Gay Melbourne artist’s work ‘pulled for being homophobic’

melbourne gay artist paul yore north wales mostyn gallery
Photo: Instagram

Warning: nudity

Gay Melbourne artist Paul Yore has said he’s “devastated” a provocative artwork has been misinterpreted and pulled from an exhibition in Wales.

Yore entered his artwork Taste The Feeling in a competition at Mostyn Gallery in North Wales. The gallery selected it from hundreds of submissions as a finalist.

But visitors complained the artwork (pictured below) “spewed homophobic hatred” and breached hate crime laws, involving the police, the North Wales Daily Post reported.

The 30-year-old artist said in a statement the work is, in fact, an attack on homophobia and had been misconstrued.

“My work is very personal, explicitly addressing homophobia from my own perspective growing up queer in a deeply Catholic household,” he said.

“The use of homophobic language in the work is a deliberate and reflexive strategy for working through my own experiences of such homophobic abuse and violence.

“My work also mirrors the current socio-political moment: debased, divided and driven by fear and greed.

“Therefore, I see my work as a tool for stimulating thought and discussion. [Sometimes] this involves challenging preconceived notions of what art can be about.”

Yore said the artwork, a mixed-media hand-sewn textile quilt, had taken him several months to create.

“Art experts … selected the work from hundreds of entries, based on its quality, value and unique queer perspective,” he said.

“It’s incumbent on the gallery to keep the work on display, to explain and contextualise their selection, even if some find it challenging.”


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He said as a queer artist, visibility and dialogue are “imperative to survival”.

“It is deeply traumatic to have the work, and therefore my voice, silenced in this way,” Yore said.

‘Not all queer people share the same views’

A spokesperson for the gallery said they had removed the artwork “pending further advice and discussion with relevant parties.”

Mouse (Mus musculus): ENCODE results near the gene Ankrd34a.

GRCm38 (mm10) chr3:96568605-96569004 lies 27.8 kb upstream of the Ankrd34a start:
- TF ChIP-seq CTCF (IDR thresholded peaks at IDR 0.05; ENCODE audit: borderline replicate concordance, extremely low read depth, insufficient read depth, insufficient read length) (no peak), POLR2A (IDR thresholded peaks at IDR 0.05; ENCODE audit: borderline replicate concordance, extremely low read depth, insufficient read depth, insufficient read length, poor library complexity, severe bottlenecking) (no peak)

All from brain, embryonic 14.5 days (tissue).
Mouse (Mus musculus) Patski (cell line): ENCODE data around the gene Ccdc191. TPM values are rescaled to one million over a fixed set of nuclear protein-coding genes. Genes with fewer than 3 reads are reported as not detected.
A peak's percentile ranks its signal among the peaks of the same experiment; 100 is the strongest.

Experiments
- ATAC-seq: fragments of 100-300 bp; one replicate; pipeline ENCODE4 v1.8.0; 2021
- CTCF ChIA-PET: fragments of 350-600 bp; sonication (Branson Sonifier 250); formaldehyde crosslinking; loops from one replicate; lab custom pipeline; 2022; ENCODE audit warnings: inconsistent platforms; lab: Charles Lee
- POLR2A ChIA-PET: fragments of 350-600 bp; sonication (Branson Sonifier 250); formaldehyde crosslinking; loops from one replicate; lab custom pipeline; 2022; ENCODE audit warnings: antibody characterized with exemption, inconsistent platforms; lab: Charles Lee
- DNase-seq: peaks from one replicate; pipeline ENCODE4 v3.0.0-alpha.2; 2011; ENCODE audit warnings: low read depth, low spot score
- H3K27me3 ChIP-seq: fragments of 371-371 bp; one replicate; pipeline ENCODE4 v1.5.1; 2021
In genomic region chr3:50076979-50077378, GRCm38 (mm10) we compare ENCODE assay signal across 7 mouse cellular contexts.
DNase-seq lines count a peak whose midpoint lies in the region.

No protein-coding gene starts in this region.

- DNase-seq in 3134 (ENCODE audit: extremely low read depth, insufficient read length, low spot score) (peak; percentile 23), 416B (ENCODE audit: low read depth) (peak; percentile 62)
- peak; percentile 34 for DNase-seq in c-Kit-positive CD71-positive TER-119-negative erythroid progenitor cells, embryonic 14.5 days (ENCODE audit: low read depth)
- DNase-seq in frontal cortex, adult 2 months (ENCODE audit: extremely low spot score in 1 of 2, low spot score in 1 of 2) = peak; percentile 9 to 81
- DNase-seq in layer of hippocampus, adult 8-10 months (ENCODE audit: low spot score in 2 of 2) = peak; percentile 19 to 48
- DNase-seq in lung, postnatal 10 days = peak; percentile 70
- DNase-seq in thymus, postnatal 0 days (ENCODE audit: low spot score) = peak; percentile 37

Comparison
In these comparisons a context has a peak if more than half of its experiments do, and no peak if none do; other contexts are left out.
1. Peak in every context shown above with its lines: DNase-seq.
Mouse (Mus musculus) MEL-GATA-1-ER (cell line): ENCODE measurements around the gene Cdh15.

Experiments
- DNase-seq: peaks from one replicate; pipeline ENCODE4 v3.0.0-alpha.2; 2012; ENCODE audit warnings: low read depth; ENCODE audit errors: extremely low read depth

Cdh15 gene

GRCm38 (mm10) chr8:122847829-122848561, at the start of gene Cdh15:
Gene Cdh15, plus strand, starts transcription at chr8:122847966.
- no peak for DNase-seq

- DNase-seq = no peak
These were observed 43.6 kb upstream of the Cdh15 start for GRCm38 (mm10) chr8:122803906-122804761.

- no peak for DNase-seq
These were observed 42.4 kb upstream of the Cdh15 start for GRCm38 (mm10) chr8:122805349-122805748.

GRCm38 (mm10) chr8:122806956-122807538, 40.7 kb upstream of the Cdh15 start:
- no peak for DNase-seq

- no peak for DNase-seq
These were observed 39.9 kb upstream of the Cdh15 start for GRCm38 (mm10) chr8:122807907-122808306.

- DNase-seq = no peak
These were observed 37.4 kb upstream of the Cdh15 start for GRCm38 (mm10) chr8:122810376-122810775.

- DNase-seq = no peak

But Paul Yore said he had shown the artwork before and had received nothing but positive feedback. The “complaints and censorship” had caught him by surprise, he said.

He suggested the gallery install a placard next to the artwork explaining its meaning and context.

“As a gay person myself, the last thing I would wish is to offend any member of any minority community.

“However, it’s important to acknowledge that not all LGBTIQA+ people share the same views.”

Paul Yore has a studio in Melbourne, and has previously attracted controversy with his artworks.

In 2013, police charged Yore with producing and possessing child pornography over an installation he created and exhibited in Melbourne.

Titled Everything Is F—ed, the artwork featured children’s faces superimposed on images of adult male bodies performing sex acts. A magistrate dismissed the charges in 2014.


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Jordan Hirst
Jordan Hirst

Jordan Hirst is an experienced journalist and content creator with a career spanning over a decade at QNews. Since 2012, the Brisbane local has covered an enormous range of topics and subjects in-depth affecting the LGBTIQA+ community, both in Australia and overseas. Today, the Brisbane-based journalist covers everything from current affairs, politics and health to sport and entertainment.

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